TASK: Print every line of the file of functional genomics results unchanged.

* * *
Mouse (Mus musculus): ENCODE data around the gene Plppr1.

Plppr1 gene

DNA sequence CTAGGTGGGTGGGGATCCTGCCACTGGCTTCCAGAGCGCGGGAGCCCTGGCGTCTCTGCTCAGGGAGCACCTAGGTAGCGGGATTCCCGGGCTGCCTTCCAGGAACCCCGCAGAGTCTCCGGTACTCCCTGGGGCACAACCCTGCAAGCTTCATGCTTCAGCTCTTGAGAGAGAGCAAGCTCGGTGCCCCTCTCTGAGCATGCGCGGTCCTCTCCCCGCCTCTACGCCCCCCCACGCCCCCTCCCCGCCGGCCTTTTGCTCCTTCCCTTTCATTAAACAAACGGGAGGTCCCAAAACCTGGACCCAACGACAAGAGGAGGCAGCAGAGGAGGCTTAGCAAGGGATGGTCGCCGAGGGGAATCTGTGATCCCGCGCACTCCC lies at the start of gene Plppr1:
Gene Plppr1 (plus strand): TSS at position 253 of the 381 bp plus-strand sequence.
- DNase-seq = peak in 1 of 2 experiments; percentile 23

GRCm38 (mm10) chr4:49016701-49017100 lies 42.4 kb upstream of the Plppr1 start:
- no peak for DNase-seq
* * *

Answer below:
Mouse (Mus musculus): ENCODE data around the gene Plppr1.

Plppr1 gene

DNA sequence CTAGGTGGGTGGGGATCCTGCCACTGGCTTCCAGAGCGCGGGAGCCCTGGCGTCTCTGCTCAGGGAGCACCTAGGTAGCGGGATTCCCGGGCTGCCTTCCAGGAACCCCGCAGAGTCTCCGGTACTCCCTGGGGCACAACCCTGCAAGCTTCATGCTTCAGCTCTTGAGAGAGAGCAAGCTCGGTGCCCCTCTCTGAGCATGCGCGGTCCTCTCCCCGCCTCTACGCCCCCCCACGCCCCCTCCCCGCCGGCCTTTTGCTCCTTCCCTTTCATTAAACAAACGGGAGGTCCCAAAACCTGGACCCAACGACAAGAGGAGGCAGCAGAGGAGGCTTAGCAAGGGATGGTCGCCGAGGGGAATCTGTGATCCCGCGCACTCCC lies at the start of gene Plppr1:
Gene Plppr1 (plus strand): TSS at position 253 of the 381 bp plus-strand sequence.
- DNase-seq = peak in 1 of 2 experiments; percentile 23

GRCm38 (mm10) chr4:49016701-49017100 lies 42.4 kb upstream of the Plppr1 start:
- no peak for DNase-seq